Think of the qualities of a pioneering spirit and you’re likely describing the plants called noxious weeds: hardy, resilient, persistent, deeply rooted yet willing to travel, and adept at harmonizing with their new environments.

In an interview on Sustainable World Radio, teacher and founder of The Permaculture Academy in Los Angeles, Larry Santoyo describes thistle as an ally in protecting grassland from overgrazing.

“The thistles are designed to repel grazing animals,” he says. “It’s nature’s way of saying enough. Enough grazing, it’s time now to heal. So, it sends up its thistles with its spiny leaves, no longer inviting the animals to feed on the lush green grass. Now it repels these grazers from tramping and compacting and with its long taproots, thistles mine the soil to bring up and replace the now needed nutrients. The long taproots penetrate deep to break up and loosen the hard soil compacted by too many animals. The thistle is telling us to stay away until the soil is rebuilt, until the earth is healed. It sets the stage for the disturbance to end, health to return and the next level of succession to begin.”

Thistles are prickly and foul-tasting, keeping grazers at bay while opening up the opportunity for a natural succession of woody plants, vines and fruiting trees to get established. Likewise, many weeds fill a gap and get to work repairing the soil in a variety of different ways.

Physically, they break up compacted soil with deep taproots: Leafy spurge’s root system reaches down 8 feet. Low-growing, lateral-­creeping weeds, such as chickweed, can provide similar physical functions as any cultivated cover crop. They will shade the soil, protect it, retain moisture and shade out other plants.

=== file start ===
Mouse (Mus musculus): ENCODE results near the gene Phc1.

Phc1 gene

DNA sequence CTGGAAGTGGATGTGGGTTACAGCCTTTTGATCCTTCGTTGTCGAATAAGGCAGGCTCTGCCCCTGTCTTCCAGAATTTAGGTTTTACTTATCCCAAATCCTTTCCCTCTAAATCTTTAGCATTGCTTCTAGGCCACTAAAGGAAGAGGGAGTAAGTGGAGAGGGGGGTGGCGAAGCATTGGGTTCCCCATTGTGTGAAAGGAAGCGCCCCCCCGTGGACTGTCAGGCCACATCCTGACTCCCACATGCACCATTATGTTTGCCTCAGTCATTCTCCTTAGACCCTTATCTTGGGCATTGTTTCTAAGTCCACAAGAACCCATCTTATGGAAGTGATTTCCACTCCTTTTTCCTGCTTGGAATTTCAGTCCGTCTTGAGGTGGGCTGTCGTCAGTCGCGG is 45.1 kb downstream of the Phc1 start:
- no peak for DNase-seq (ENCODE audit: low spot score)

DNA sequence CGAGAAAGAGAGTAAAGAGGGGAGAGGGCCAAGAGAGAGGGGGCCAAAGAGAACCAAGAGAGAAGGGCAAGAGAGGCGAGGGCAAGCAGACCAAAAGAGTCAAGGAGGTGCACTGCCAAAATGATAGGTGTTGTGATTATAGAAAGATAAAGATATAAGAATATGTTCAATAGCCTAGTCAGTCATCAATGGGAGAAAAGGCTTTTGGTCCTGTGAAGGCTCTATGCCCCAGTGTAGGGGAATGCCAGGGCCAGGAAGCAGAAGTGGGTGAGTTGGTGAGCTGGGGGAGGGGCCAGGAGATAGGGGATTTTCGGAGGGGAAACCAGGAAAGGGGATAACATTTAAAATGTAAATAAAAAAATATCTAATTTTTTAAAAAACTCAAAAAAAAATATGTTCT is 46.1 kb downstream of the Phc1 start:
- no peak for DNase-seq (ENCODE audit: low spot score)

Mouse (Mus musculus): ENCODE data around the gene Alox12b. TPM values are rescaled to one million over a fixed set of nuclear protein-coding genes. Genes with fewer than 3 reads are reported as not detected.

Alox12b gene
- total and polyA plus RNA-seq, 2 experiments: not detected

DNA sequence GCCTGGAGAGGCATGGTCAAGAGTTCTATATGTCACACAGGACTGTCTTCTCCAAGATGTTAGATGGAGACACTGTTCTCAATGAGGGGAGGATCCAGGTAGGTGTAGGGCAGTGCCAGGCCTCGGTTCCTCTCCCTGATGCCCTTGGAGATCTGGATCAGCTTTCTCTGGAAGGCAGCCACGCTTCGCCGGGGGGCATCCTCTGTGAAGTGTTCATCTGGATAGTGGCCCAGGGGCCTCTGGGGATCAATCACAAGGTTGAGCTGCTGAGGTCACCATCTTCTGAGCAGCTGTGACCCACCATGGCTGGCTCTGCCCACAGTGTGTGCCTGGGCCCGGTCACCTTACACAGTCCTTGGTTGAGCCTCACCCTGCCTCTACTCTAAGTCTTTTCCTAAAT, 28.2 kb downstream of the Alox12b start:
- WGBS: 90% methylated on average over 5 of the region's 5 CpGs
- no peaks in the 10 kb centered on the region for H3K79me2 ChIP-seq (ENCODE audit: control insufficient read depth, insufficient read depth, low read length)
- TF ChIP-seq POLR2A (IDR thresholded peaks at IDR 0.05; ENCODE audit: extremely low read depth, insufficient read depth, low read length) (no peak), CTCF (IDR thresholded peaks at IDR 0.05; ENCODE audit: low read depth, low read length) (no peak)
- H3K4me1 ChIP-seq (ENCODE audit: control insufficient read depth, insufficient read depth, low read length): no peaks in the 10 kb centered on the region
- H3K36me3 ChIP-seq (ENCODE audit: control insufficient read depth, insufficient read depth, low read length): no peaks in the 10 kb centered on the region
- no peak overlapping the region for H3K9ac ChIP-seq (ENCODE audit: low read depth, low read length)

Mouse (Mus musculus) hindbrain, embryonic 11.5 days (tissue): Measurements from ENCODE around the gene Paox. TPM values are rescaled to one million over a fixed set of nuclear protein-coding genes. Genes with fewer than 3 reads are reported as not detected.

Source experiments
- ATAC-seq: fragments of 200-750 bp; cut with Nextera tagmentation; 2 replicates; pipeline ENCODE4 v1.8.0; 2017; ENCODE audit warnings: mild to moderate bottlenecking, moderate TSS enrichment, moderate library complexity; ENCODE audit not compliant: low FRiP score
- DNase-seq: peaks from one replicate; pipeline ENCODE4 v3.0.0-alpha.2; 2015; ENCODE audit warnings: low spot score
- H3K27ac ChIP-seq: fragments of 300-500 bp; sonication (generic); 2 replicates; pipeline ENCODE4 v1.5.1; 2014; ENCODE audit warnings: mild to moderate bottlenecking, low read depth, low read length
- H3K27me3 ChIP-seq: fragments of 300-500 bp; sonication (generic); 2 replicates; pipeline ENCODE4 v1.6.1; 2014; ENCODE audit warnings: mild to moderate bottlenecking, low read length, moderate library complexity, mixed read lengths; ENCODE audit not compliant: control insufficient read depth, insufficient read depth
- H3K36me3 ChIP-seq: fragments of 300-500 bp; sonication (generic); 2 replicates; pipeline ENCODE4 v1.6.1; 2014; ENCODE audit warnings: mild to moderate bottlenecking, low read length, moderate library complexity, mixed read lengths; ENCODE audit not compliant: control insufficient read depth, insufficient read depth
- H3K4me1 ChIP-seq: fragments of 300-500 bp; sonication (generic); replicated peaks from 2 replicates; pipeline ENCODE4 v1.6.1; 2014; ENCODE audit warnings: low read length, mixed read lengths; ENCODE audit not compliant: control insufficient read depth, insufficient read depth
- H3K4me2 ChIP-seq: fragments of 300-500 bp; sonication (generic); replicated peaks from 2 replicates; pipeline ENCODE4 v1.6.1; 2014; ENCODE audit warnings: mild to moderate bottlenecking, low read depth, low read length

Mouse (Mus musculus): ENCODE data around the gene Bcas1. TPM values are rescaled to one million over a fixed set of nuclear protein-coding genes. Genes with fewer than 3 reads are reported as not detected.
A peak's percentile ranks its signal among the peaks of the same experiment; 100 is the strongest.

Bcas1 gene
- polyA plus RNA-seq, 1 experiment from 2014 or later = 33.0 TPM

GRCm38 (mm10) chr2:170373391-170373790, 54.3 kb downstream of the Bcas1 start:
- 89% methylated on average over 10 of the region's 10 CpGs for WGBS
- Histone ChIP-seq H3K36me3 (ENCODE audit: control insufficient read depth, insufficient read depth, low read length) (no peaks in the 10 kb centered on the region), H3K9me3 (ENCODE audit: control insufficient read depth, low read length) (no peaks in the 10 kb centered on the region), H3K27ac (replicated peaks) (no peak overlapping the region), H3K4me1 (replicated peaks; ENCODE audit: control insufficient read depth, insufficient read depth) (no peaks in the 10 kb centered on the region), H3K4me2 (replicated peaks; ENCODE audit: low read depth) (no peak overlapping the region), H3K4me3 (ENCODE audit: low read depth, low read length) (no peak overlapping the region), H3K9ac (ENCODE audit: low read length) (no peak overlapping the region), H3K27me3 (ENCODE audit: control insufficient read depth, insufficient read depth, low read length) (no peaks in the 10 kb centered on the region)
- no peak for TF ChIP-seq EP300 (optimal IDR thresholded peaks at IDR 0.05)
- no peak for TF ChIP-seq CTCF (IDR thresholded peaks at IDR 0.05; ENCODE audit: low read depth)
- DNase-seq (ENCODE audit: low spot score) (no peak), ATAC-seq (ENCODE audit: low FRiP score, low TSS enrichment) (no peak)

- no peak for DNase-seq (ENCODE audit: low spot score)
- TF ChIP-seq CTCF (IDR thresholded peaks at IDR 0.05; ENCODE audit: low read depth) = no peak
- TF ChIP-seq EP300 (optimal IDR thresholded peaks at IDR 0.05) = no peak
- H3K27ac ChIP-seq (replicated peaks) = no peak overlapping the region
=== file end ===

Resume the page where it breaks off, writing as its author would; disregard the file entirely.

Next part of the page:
Biologically, weeds add a huge supply of organic material—green mulch that is harvestable or compostable. They also provide habitat for insects living at the soil surface or deeper within the soil, which create a complex food web of invertebrates, bacteria and fungi. In the farm ecosystem, volunteer plants promote biodiversity where it is lacking, and a monoculture is a prime target for weeds to come in and mix things up a bit.

Chemically, they change the mineral content of the soil. For example, deeply rooted weeds, such as comfrey, accumulate minerals. They are, in essence, mining the valuable nutrients from deep within the earth and making them available to the plant community. Some of these accumulators will share minerals via the root systems or with the help of processing by worms and soil organisms, and others will release chemical compounds as they decompose. Imagine that some of the weeds growing in your garden right now will be providing exactly what the soil needs to sustain next year’s seeds.

Northern California farmer Bob Cannard explains his philosophy on farming with weeds in a video series called “Our Relationship with Weeds,” produced by Purdue University Extension. He says that half of what grows on his land is for people, and half is for nature. His crop of amaranth weeds will give the birds lots of seeds to eat, and they are part of the overall digestive system that is an integral part of his operation. “Weeds are No. 1,” he says. “Vegetables are a secondary response to having good soil and a good digestive system.”

How Long Do You Plan To Stay?

Cannard says the key to living harmoniously with weeds is timing. In a video from the same series, Johnson shares his point of view: “The fundamental practice of dealing with weeds here is to understand them, to observe them, to see how they grow, when they grow, when they make seed, to understand their whole rhythm, their whole cycle,” he says. “Then, to intervene at that right moment when they produce the most biomass.”

Cannard prefers to let his weeds live a long, full life and then “die of contentment,” as he puts it. In the meantime, he strategically uses them to benefit his own food production, such as allowing buckwheat to protect his peppers from sunburn and shade his lettuce to keep it from bolting early.

Watching when the plants flower, anticipating when seeds will mature, understanding how the plants spread and sensing how much growth you are comfortable allowing is a matter of observant interaction with your farm or garden. The side benefit to being this closely involved with your land is the valuable information you’ll gather, which will inform better decision-making for the entire system.